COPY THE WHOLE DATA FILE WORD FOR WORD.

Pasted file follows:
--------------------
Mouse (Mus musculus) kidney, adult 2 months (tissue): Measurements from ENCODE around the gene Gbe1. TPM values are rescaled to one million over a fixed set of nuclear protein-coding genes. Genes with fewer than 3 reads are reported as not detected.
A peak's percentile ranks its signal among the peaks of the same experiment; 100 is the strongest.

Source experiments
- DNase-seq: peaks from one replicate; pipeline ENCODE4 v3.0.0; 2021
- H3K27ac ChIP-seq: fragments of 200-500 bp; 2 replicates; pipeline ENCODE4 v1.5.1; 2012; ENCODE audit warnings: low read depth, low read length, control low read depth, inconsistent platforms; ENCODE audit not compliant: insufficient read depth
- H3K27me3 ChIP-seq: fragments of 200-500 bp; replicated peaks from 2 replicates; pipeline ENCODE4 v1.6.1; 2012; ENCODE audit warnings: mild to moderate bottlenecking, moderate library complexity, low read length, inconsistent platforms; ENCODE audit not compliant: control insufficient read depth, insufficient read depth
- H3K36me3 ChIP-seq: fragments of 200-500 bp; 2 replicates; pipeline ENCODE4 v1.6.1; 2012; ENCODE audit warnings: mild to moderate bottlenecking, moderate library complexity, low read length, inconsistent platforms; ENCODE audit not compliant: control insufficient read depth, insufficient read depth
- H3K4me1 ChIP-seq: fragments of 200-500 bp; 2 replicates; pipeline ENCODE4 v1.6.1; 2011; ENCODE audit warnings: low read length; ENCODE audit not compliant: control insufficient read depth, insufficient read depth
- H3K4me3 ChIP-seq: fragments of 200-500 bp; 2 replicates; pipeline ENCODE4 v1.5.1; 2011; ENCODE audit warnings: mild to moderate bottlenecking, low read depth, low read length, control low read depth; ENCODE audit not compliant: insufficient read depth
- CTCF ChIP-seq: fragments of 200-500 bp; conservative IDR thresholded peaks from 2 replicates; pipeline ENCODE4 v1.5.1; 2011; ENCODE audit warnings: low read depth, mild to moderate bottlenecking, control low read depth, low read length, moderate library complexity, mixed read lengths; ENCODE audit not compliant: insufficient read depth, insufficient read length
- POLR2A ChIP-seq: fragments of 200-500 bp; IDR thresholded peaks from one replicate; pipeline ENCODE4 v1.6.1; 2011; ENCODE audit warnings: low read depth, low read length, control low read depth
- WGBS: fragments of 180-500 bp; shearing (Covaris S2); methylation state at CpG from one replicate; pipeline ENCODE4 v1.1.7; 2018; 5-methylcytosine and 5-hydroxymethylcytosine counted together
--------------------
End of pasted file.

Mouse (Mus musculus) kidney, adult 2 months (tissue): Measurements from ENCODE around the gene Gbe1. TPM values are rescaled to one million over a fixed set of nuclear protein-coding genes. Genes with fewer than 3 reads are reported as not detected.
A peak's percentile ranks its signal among the peaks of the same experiment; 100 is the strongest.

Source experiments
- DNase-seq: peaks from one replicate; pipeline ENCODE4 v3.0.0; 2021
- H3K27ac ChIP-seq: fragments of 200-500 bp; 2 replicates; pipeline ENCODE4 v1.5.1; 2012; ENCODE audit warnings: low read depth, low read length, control low read depth, inconsistent platforms; ENCODE audit not compliant: insufficient read depth
- H3K27me3 ChIP-seq: fragments of 200-500 bp; replicated peaks from 2 replicates; pipeline ENCODE4 v1.6.1; 2012; ENCODE audit warnings: mild to moderate bottlenecking, moderate library complexity, low read length, inconsistent platforms; ENCODE audit not compliant: control insufficient read depth, insufficient read depth
- H3K36me3 ChIP-seq: fragments of 200-500 bp; 2 replicates; pipeline ENCODE4 v1.6.1; 2012; ENCODE audit warnings: mild to moderate bottlenecking, moderate library complexity, low read length, inconsistent platforms; ENCODE audit not compliant: control insufficient read depth, insufficient read depth
- H3K4me1 ChIP-seq: fragments of 200-500 bp; 2 replicates; pipeline ENCODE4 v1.6.1; 2011; ENCODE audit warnings: low read length; ENCODE audit not compliant: control insufficient read depth, insufficient read depth
- H3K4me3 ChIP-seq: fragments of 200-500 bp; 2 replicates; pipeline ENCODE4 v1.5.1; 2011; ENCODE audit warnings: mild to moderate bottlenecking, low read depth, low read length, control low read depth; ENCODE audit not compliant: insufficient read depth
- CTCF ChIP-seq: fragments of 200-500 bp; conservative IDR thresholded peaks from 2 replicates; pipeline ENCODE4 v1.5.1; 2011; ENCODE audit warnings: low read depth, mild to moderate bottlenecking, control low read depth, low read length, moderate library complexity, mixed read lengths; ENCODE audit not compliant: insufficient read depth, insufficient read length
- POLR2A ChIP-seq: fragments of 200-500 bp; IDR thresholded peaks from one replicate; pipeline ENCODE4 v1.6.1; 2011; ENCODE audit warnings: low read depth, low read length, control low read depth
- WGBS: fragments of 180-500 bp; shearing (Covaris S2); methylation state at CpG from one replicate; pipeline ENCODE4 v1.1.7; 2018; 5-methylcytosine and 5-hydroxymethylcytosine counted together